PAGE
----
The importance of the additional growth and/or transformation of the austenite phase that occurs in weld metals of super duplex stainless steel upon reheating is known. However, the effects have not been fully investigated, especially with respect to reheating induced by weaving during single-pass welding. In this work, bead-on-pipe gas tungsten arc welding (GTAW) was conducted on super duplex stainless steel to understand the effect of weaving on the microstructure of weld metal. Microstructural analysis, electron backscatter diffraction (EBSD), and focused ion beam transmission electron microscopy (FIB-TEM) were carried out to investigate the relationship between weaving and microstructural change. The weaving of GTAW produced a dynamic reheated area just before the weld bead during welding. It was revealed that extensive reheated weld existed even after one welding pass, and that the content of the austenite phase in the reheated area was higher than that in the non-reheated area, indicating the existence of a large quantity of intragranular austenite phase. In addition, the Cr2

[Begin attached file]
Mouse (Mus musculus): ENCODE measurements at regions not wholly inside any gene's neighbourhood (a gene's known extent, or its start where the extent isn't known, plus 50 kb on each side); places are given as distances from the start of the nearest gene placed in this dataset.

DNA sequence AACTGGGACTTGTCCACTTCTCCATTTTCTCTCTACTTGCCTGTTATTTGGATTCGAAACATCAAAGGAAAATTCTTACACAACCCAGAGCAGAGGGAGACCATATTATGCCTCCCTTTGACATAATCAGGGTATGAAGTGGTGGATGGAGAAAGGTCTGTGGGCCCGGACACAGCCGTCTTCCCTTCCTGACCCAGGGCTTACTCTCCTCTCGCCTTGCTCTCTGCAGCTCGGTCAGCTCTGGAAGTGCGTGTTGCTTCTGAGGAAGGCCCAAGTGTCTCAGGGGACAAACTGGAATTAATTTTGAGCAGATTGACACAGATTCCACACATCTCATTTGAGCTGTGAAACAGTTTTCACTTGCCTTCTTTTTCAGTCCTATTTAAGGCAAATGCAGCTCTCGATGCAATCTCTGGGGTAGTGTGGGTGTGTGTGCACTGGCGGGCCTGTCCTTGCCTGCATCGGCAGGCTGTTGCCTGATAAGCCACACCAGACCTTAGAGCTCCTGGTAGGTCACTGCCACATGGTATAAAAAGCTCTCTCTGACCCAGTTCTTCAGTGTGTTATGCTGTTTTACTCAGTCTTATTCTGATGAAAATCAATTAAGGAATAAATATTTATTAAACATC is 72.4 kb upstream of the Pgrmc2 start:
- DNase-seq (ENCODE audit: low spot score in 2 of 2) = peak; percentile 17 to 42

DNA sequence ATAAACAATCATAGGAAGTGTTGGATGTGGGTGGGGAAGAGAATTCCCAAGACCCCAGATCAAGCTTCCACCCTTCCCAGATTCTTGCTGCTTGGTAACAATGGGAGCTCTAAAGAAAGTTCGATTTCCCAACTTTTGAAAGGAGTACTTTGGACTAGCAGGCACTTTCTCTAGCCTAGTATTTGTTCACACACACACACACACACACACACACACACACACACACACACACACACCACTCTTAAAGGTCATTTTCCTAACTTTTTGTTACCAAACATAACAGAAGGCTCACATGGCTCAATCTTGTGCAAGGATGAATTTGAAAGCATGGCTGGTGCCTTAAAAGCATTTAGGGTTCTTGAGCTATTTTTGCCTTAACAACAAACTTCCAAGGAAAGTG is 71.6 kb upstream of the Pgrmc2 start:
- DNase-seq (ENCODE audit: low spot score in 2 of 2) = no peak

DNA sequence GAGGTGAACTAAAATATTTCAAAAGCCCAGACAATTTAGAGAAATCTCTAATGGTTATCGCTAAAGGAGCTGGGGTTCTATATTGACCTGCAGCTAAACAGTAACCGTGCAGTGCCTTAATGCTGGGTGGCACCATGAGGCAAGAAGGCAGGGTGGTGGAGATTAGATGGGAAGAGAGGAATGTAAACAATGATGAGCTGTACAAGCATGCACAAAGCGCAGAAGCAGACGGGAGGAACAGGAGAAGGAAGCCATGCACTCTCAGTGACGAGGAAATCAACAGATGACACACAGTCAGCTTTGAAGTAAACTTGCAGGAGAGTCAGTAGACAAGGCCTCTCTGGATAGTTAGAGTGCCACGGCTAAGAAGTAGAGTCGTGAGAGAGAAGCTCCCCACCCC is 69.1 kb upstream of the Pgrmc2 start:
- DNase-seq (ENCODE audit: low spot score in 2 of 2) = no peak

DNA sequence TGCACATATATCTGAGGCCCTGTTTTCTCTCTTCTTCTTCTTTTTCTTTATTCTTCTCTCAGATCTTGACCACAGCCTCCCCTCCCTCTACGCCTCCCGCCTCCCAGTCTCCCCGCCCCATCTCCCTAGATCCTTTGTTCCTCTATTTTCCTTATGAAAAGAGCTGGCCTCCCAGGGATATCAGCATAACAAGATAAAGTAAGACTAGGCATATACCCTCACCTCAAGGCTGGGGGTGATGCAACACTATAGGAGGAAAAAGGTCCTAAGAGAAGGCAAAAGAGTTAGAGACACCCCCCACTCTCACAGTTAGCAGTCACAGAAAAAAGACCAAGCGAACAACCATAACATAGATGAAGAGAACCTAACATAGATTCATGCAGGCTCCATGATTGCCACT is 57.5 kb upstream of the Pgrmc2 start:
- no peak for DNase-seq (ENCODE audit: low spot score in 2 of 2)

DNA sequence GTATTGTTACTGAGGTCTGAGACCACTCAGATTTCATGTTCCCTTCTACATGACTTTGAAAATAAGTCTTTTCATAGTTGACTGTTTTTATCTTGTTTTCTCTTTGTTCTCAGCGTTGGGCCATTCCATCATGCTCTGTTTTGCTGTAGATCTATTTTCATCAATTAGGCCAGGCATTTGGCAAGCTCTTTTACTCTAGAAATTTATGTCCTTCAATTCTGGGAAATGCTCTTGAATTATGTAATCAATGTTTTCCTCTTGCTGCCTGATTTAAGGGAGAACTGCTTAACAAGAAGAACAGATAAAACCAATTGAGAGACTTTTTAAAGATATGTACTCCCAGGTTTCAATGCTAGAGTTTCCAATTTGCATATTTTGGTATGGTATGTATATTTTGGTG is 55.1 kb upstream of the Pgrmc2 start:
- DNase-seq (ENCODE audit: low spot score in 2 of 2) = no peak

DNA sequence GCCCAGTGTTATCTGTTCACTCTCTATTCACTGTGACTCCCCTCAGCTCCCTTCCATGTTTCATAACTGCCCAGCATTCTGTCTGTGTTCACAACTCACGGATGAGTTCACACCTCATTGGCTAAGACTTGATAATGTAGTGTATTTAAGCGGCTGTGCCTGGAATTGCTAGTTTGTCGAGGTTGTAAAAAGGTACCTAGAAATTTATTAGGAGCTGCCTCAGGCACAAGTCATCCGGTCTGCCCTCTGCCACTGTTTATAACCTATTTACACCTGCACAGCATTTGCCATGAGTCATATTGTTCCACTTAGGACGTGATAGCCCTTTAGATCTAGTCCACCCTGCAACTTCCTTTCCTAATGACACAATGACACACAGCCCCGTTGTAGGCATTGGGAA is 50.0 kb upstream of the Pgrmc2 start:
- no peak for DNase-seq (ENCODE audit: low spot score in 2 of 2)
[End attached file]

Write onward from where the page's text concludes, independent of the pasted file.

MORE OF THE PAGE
N content in the reheated area was lower than that in the non-reheated area. This reduction of Cr2
N was closely related to the reheating resulting from weaving. TEM analysis revealed that Cr2
N in the non-reheated area was dispersed following heating and transformed to secondary austenite.
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